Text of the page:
Book Lovers

My Response to Jane Austen’s Sense and Sensibility

Hello, writers!

For school this year, I have been taking a British Literature class. Which means I’ve been reading quite a bit of Jane Austen, and I’m finding her to be among my all-time favorite authors.

So far, my favorite of her books is Sense and Sensibility. I loved it all – the writing, the characters, the plot . . . goodness, I could have read it forever. (Not literally, though . . . that would probably get tiresome. 😉 )

Anywho, because I read S&S for school, of course I had to write an essay. This essay, however, was different than those I’m used to – my previous essays were just literary analyses, and I wasn’t allowed to refer to myself in the first person. This time I was writing a response to the book, so I was allowed to regard myself and state my personal opinions.

Call me “nerdy” if you will, but I had a lot of fun writing it. This morning I finished the final draft, and my mom wants me to post it on here. So here you go – my response to Jane Austen’s Sense and Sensibility. Hopefully you don’t find it boring or anything. 😉

(Additionally – I’ve changed up the look again. What do y’all think? Is it easy to navigate?)

 


 

 

Jane Austen: Sense and Sensibility

            Surely there is a reason classics remain on a shelf even centuries after they were written. Jane Austen’s Sense and Sensibility was first published in 1811, over two hundred years ago, and yet it is still a favorite everywhere. It is difficult to say exactly what makes a classic, as there are countless all over the world that differ from one another. Which, contradicting myself, I believe is precisely what makes a book a classic: a novel that sets itself apart from the rest in interesting and unique ways; and in the time of Sense and Sensibility’s publishing, and even now, to an extent, the book is certainly just that.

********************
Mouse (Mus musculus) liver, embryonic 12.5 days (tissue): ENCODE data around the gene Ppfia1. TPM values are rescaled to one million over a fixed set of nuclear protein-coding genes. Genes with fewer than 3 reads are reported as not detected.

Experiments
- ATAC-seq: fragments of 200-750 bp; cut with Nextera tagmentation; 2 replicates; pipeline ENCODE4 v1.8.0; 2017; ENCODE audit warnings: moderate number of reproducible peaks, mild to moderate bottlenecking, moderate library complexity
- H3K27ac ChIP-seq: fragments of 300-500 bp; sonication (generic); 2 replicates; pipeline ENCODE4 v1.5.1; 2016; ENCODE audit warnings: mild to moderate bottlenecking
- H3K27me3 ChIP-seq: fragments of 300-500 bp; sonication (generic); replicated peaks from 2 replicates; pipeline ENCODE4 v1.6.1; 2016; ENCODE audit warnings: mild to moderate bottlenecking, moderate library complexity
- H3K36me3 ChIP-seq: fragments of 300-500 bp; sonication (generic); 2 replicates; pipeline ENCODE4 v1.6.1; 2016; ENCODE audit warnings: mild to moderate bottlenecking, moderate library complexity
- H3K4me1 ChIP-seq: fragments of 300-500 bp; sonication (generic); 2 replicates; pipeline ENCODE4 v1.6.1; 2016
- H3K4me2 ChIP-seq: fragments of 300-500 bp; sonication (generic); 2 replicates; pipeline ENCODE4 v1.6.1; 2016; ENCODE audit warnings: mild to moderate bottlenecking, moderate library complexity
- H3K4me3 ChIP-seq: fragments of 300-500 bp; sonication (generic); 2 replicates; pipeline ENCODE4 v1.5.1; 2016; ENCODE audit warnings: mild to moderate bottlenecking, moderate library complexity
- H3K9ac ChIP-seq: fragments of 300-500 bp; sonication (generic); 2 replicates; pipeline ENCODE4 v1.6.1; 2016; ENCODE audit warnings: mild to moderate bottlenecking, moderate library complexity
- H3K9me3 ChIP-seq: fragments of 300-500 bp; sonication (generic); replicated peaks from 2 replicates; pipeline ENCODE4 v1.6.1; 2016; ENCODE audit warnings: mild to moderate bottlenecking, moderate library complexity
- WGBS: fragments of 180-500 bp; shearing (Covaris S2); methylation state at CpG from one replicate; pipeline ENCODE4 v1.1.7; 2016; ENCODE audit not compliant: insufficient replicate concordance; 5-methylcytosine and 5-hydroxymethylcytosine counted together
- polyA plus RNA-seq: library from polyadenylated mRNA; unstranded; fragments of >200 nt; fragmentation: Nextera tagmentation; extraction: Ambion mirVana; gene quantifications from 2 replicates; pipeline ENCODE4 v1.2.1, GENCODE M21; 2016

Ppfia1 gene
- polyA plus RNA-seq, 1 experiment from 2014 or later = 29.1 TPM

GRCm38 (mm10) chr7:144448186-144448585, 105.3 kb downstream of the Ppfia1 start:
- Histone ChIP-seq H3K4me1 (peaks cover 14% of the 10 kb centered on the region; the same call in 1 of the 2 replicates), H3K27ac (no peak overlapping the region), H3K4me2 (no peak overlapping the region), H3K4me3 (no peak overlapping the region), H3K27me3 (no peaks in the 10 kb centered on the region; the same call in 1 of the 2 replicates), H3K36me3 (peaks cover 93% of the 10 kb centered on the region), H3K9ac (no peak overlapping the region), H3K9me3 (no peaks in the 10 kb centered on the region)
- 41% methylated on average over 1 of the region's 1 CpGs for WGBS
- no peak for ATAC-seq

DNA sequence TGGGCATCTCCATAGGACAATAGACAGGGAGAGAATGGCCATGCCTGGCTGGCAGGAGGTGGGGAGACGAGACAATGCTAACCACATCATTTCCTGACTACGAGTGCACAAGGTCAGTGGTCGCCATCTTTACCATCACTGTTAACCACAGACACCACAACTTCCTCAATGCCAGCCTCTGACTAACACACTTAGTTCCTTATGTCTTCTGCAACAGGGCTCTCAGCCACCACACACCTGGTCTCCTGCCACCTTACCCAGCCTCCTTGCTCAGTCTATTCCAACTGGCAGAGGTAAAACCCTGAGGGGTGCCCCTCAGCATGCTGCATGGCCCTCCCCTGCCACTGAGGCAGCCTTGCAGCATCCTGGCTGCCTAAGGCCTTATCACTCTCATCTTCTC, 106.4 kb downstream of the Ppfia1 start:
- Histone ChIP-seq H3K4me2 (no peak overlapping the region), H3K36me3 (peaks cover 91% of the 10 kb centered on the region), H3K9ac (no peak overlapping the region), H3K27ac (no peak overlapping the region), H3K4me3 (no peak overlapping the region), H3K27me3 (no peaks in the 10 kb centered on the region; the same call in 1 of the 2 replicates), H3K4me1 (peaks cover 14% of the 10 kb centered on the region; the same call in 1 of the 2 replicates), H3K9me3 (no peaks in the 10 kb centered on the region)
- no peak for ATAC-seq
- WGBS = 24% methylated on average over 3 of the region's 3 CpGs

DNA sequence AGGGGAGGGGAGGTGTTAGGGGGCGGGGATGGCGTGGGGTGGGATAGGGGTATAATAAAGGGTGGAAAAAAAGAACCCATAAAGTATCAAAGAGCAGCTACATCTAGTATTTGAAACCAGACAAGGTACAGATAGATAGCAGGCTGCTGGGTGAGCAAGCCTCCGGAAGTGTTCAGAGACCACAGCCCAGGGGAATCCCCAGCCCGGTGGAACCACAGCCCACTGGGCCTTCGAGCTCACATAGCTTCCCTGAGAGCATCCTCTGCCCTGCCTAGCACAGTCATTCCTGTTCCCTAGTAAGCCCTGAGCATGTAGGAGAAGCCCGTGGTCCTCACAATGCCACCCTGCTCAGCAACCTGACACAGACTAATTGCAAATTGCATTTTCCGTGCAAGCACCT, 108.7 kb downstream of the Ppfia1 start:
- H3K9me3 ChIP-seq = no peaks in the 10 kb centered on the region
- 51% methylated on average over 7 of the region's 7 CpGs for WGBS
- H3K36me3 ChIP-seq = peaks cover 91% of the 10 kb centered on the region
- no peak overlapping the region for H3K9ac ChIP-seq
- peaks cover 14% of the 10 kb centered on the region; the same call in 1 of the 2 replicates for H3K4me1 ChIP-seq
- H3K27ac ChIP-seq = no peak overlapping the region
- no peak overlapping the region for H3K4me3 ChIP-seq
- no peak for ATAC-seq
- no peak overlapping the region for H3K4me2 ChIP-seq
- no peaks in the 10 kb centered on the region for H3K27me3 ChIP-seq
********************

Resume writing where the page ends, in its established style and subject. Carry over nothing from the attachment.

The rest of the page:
A popular theme in Jane Austen’s novels is that the first man isn’t always the best. This is especially true for Sense and Sensibility: in the beginning of the book, Elinor’s sister Marianne takes a liking to a man called Willoughby. Her opinion of him isn’t an unpopular one: even the narration reads, “[Willoughby’s] manly beauty and more than common gracefulness were instantly the theme of general admiration” (36). I enjoyed his presence in the story, myself, because he genuinely seemed to care for and love Marianne, and in those chapters all I wanted from the story was for the couple to get married. Those feelings didn’t last, however, for only a few chapters later Willoughby is gone. For a good portion of the story, Marianne keeps in touch with him through letters. Though she never does tell Elinor whether she and Willoughby are engaged, I was excited by the prospect of their secret relationship. However, there is no engagement at all. I would have been disappointed had it not been for one of Jane Austen’s brilliant plot twists: the twist that Willoughby hasn’t been returning Marianne’s letters because he is engaged to another woman. Immediately my perspective of him changed, and as a reader I didn’t get the full story of what exactly happened until the end, when Willoughby came to Elinor late in the evening, drunk and emotional. That scene altered my new view of him even further; I could not imagine why anyone would dare to show up to a place where he was hated, and drunk no less. Although I know he had come to apologize, for me the scene did not help his character redeem himself.

Though I acknowledged Marianne’s pain – she had lost the man she loved – and despite her representing the “sensibility” part of the book’s title, I could have done without her constant wallowing. For several chapters after Willoughby’s secret was revealed, she doesn’t even leave her bed, and to me that makes her look weak. “‘[Marianne] will be equally sorry to miss the pleasure of seeing you;’ [said Elinor,] ‘but she has been very much plagued lately with nervous headaches which make her unfit for company or conversation’” (185). Throughout the whole book, in fact, she spends a lot of time falling, stumbling, and bedridden with either self-pity or illness. “Towards the evening Marianne became ill again, growing more heavy, restless, and uncomfortable than before” (262). I would have liked her more if she was portrayed to be a stronger character, both physically and mentally.